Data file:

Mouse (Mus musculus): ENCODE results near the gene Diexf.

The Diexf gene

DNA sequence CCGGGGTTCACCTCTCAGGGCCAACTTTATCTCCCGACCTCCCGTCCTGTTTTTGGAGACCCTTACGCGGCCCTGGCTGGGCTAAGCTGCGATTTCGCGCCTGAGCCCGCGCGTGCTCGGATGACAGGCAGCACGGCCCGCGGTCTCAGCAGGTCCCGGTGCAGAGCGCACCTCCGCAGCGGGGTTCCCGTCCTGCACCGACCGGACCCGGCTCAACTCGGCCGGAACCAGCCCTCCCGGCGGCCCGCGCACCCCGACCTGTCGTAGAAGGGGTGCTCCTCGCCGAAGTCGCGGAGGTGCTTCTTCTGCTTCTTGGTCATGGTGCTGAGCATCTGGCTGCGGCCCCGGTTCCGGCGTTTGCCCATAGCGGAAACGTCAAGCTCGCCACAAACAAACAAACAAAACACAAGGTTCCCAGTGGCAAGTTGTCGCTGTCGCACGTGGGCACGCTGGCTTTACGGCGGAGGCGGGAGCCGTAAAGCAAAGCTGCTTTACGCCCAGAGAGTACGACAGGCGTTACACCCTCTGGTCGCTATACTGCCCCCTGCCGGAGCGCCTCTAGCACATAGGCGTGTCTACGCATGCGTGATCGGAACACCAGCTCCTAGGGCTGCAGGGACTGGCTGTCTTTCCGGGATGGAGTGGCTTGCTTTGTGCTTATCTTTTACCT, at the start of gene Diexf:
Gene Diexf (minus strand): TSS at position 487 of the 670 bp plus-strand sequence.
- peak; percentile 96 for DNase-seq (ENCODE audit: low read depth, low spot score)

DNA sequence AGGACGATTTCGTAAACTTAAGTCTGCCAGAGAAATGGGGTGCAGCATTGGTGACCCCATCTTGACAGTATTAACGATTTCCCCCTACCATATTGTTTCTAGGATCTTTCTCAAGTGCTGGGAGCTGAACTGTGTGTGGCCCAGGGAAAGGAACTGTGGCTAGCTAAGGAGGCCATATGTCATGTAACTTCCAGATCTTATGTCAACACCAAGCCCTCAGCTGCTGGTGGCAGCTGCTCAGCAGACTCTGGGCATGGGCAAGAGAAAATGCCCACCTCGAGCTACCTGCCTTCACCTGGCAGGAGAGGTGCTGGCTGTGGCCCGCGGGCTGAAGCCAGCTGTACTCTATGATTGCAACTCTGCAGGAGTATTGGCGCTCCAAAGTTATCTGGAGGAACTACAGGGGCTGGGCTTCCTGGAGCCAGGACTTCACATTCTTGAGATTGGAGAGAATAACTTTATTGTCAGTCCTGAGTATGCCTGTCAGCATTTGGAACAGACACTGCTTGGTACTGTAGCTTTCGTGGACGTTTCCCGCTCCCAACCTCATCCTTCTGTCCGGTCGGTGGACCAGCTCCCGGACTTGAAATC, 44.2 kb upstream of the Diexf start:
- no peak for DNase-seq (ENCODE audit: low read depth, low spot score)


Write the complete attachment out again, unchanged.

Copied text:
Mouse (Mus musculus): ENCODE results near the gene Diexf.

The Diexf gene

DNA sequence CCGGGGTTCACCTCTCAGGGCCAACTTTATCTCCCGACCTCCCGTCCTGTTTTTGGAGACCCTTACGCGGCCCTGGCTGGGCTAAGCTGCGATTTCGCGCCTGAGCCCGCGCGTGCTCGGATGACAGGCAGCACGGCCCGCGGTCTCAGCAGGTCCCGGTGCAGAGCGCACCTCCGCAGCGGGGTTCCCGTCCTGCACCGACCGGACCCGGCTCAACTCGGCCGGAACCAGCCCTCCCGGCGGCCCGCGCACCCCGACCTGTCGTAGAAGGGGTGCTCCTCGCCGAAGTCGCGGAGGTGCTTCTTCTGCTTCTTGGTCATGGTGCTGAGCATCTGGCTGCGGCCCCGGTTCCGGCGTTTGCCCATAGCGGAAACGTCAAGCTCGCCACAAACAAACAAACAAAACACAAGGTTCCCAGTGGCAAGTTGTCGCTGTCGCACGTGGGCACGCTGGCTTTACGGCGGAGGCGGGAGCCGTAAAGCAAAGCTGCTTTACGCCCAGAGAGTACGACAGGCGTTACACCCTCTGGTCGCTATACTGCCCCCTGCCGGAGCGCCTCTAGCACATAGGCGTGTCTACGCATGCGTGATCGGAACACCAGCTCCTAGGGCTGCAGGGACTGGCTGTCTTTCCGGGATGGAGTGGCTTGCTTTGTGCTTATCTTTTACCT, at the start of gene Diexf:
Gene Diexf (minus strand): TSS at position 487 of the 670 bp plus-strand sequence.
- peak; percentile 96 for DNase-seq (ENCODE audit: low read depth, low spot score)

DNA sequence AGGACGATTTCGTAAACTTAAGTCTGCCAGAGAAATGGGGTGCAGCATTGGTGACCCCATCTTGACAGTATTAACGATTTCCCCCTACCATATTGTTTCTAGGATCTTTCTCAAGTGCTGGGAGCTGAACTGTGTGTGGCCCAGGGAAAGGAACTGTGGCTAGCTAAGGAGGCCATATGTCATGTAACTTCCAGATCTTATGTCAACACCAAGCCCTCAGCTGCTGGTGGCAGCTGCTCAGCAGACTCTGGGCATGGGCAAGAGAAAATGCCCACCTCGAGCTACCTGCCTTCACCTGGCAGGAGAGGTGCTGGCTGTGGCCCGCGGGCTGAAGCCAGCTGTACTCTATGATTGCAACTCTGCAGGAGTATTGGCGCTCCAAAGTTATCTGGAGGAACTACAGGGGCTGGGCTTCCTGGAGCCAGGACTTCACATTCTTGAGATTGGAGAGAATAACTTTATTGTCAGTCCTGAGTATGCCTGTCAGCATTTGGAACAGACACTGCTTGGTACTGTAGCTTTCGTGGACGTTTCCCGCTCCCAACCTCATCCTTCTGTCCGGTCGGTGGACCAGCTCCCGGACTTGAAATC, 44.2 kb upstream of the Diexf start:
- no peak for DNase-seq (ENCODE audit: low read depth, low spot score)